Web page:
All Souls/Beckner Advancement Fund

About the Beckner Advancement Fund

All Souls Church Unitarian has a long history of working for social justice and fighting against oppression of all kinds. Our proud tradition of public witness here in the nation’s capital dates back to standing against slavery and continues to this day. For almost two centuries, the congregation has worked to make our city, our nation, and our world more just and compassionate.

All Souls members Earl and Meta Beckner endowed the Beckner Advancement Fund in 1973. The Deed of Gift states their desire to “make the Church and surrounding community more cohesive, attractive, and forward-looking; foster human rights and dignity; and enhance the influence of All Souls Church in the Washington metropolitan area.”

Grounded in commitment to social-change philanthropy, the Beckner Advancement Fund distributes about $70,000 each year to support efforts that advance All Souls’s social justice mission. The Beckner Advancement Committee, made up of All Souls members, the senior minister, and coordinated by a program officer, manages the Fund and advises the church’s Board of Trustees, who make the decisions for the Beckner Advancement Fund. Internal grants fund the church’s own social justice activities, and external grants support DC organizations that address urgent and compelling social justice issues from the community. as identified the following social justice priority areas.

  • Safe, affordable housing
  • Environmental justice
  • Peace and reconciliation
  • Immigration
  • Anti-oppression efforts, including racial and ethnic justice

Internal Grants

Internal grants typically range from $500 to $5,000.

Eligibility

The Beckner Advancement Fund Committee awards internal grants to All Souls Church groups and committees for projects that have not already happened before the application is submitted and that:

  • support the social justice focus of All Souls Church;
  • educate the congregation;
  • help draw people of all ages and backgrounds to All Souls Church; and/or
  • build the advocacy and activism skills of our congregation.

How to Apply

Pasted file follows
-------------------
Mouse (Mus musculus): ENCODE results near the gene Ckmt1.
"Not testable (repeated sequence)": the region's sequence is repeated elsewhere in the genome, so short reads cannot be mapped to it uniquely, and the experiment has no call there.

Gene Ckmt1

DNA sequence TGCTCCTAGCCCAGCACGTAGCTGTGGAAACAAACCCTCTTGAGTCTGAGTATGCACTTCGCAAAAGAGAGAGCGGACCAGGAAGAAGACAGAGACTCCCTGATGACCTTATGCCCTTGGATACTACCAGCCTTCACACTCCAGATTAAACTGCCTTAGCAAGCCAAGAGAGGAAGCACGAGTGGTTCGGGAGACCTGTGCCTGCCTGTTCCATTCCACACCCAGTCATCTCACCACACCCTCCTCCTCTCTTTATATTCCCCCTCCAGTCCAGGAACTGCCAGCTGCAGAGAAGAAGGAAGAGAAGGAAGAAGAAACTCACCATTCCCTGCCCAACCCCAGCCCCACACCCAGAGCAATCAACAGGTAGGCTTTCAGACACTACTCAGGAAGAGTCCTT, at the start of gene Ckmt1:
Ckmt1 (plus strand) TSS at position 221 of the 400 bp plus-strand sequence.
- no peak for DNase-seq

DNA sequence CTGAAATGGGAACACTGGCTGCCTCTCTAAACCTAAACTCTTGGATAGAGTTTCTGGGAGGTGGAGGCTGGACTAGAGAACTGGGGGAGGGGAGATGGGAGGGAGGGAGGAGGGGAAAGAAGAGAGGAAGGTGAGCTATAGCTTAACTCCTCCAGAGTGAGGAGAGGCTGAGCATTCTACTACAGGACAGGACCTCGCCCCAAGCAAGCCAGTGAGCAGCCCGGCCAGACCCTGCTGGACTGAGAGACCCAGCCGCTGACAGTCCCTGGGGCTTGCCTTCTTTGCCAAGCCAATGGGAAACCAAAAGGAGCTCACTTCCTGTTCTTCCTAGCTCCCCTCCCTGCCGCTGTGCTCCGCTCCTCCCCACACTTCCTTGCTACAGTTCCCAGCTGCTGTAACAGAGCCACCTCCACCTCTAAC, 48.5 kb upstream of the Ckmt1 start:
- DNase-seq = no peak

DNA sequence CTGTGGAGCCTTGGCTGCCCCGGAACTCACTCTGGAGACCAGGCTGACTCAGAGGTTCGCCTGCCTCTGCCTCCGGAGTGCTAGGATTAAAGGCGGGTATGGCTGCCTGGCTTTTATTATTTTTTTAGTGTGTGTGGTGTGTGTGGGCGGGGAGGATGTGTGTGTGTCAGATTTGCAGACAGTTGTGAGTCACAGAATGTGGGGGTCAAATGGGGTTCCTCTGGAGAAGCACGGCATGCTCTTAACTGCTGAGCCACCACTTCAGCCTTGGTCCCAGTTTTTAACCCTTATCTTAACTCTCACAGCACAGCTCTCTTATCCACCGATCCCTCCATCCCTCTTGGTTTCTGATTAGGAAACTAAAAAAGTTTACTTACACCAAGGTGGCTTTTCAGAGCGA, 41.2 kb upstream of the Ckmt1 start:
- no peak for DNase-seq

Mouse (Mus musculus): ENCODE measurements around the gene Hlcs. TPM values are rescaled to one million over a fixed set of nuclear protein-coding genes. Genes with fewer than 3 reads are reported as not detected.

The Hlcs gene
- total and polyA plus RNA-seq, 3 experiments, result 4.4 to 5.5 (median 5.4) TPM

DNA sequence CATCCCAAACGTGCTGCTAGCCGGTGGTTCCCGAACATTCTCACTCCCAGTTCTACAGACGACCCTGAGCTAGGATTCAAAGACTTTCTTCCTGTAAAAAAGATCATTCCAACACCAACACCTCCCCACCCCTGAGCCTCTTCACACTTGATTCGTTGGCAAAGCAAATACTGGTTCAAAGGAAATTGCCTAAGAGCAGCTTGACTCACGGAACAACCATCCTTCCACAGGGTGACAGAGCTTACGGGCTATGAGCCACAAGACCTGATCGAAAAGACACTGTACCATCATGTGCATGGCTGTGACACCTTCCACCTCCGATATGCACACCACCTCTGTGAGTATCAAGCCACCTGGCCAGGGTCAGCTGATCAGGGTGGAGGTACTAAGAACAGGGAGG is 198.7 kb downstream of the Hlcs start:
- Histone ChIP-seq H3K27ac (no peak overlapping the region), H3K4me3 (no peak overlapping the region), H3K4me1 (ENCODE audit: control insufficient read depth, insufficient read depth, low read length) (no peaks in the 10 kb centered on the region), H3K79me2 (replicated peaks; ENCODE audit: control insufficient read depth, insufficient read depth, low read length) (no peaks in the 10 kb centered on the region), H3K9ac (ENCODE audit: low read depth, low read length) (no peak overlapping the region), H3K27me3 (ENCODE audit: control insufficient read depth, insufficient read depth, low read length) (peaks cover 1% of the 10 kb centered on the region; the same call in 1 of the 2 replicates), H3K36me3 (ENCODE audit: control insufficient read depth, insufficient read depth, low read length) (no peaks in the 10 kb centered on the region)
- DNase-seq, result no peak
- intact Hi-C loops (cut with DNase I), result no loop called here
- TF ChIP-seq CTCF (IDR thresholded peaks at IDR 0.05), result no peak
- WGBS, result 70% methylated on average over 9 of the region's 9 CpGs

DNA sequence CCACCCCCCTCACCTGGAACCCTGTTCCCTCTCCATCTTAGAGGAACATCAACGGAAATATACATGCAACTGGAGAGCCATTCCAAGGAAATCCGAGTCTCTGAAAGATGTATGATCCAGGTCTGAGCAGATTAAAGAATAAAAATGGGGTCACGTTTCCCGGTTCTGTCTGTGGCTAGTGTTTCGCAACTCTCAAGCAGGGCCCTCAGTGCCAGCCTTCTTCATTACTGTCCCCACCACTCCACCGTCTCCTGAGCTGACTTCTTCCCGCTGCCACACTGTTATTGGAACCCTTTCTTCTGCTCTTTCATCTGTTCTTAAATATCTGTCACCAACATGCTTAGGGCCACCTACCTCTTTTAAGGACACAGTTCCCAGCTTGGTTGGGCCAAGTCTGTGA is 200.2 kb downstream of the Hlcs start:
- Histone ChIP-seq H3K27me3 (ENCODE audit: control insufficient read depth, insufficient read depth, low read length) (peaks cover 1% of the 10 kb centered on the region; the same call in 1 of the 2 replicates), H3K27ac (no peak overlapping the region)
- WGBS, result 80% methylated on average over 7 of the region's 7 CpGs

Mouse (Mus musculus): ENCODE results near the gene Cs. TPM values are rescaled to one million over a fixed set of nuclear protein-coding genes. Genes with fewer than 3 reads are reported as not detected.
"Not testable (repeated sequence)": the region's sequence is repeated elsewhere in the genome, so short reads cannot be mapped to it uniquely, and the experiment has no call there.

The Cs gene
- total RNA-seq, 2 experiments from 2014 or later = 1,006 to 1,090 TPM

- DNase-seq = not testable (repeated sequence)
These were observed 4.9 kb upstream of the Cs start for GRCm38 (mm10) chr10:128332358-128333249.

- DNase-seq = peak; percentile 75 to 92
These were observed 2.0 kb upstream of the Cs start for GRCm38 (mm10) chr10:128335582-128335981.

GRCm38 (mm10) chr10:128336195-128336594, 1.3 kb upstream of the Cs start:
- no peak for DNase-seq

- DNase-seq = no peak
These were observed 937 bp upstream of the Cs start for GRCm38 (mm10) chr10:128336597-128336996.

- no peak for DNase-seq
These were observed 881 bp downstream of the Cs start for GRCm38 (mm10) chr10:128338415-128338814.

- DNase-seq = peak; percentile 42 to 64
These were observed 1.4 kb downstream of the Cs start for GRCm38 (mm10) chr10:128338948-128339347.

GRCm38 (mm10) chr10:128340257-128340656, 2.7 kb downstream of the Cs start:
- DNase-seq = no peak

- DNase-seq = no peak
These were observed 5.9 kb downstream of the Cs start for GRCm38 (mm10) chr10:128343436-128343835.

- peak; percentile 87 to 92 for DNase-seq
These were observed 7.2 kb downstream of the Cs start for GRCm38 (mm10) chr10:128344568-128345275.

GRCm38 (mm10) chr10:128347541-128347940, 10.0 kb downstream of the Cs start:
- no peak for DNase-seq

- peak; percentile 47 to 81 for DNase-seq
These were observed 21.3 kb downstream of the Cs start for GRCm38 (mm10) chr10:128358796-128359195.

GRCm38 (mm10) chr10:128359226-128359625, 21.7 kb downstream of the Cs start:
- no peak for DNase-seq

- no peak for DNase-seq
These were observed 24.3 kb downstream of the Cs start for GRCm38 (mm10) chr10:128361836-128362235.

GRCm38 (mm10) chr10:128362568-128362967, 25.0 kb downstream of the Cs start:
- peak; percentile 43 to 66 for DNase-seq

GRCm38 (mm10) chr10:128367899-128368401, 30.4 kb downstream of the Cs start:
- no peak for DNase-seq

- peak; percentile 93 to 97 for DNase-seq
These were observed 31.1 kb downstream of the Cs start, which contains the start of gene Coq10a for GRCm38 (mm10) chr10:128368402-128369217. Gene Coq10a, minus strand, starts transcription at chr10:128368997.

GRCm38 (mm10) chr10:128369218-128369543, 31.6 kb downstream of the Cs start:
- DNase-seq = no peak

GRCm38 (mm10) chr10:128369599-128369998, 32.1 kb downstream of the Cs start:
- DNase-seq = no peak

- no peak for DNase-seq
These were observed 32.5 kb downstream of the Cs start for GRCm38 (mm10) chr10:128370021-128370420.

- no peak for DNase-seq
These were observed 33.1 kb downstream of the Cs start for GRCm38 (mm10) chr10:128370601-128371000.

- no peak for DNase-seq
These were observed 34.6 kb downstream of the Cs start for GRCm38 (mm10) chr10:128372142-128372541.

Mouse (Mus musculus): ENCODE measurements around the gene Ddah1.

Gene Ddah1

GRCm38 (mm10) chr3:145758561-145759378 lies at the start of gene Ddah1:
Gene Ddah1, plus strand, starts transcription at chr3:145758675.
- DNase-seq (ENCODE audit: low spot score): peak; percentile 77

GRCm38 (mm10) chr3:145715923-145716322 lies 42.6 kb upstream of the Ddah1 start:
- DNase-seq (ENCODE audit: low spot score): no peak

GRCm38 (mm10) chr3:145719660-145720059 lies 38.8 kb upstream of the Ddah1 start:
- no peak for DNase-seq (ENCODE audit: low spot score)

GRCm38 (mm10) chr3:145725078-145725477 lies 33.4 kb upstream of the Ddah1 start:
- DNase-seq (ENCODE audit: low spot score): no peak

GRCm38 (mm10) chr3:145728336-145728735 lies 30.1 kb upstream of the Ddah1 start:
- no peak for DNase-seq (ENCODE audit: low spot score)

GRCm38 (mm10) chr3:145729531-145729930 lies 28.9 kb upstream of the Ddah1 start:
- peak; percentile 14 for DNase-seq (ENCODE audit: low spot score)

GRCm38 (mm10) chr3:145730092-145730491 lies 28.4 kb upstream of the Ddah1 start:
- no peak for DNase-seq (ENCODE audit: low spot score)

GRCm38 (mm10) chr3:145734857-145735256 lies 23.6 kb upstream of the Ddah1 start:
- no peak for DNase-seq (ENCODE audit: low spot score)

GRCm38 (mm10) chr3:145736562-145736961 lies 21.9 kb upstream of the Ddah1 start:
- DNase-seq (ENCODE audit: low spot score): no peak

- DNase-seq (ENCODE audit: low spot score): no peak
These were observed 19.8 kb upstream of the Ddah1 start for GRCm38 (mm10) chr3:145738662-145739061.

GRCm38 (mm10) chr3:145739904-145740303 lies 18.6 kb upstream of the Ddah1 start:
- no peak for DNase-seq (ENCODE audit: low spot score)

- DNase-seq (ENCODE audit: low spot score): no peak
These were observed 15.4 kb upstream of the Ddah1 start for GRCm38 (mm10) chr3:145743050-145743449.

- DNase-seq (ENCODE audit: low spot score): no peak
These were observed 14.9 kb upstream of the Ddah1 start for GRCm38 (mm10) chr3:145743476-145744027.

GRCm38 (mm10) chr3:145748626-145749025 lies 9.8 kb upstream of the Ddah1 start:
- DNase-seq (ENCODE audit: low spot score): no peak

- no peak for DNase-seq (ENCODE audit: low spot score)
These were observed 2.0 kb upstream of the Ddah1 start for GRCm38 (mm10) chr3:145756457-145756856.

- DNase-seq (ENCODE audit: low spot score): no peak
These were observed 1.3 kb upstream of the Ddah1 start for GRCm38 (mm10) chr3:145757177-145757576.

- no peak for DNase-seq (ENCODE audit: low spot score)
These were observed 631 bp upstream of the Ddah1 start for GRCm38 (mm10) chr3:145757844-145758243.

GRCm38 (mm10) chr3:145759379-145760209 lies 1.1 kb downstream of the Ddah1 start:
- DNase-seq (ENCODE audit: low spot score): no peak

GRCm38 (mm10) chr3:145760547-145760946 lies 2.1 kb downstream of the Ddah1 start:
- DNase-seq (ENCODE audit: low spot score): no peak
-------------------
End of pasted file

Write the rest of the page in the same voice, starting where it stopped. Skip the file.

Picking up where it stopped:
Complete the Internal Grantee Application, including the cover page, narrative, and budget. Then submit all documents via email to the Committee (ascu.beckner@gmail.com). We accept electronic signatures. Whenever possible, please combine all documents to submit as a single file. Please note that the Committee will not review documents that are submitted late or in hard copy.

Timeline

The Beckner Advancement Fund Committee considers applications for internal grants in two cycles.

Application Step

Timeline

Round 1

Applications due by 5pm

Friday, December 1, 2017

Applicants notified of funding decisions

January 2018

Funds disbursed

No later than January 31, 2018

Reporting requirements due

Within 30 days of completion of event/project, no later than January 2019

Round 2

Applications due by 5pm

Friday, April 27, 2018

Applicants notified of funding decisions

June 2018

Funds disbursed

No later than June 30, 2018

Reporting requirements due

Within 30 days of completion of event/project, no later than June 2019

Given the current climate, the Beckner Advancement Fund Committee recognizes that social justice needs change frequently. In addition to these planned grant cycles, the Committee has set aside some funds for rapid response requests, keeping in mind that the Committee meets monthly.

All grantees must report back to the Committee at the conclusion of the grant period.

External Grants

Most external grants provide up to $10,000 to be spent on projects within one year. The Committee will only fund projects that have not already happened before the application is submitted. In many cases, partnerships between grant organizations and All Souls church groups can strengthen community relationships and increase the impact of funded projects. The Committee encourages such partnerships whenever they are possible and mutually desirable.

Eligibility

All applicant organizations must:

  1. have 501(c)3 nonprofit status (or a 501(c)3 fiscal sponsor); and
  2. be located in DC.

The Fund prioritizes proposals for organizations and projects that:

  1. demonstrate significant ties to Ward 1 neighborhoods and residents (where the church is located);
  2. are facilitated by small, grassroots organizations;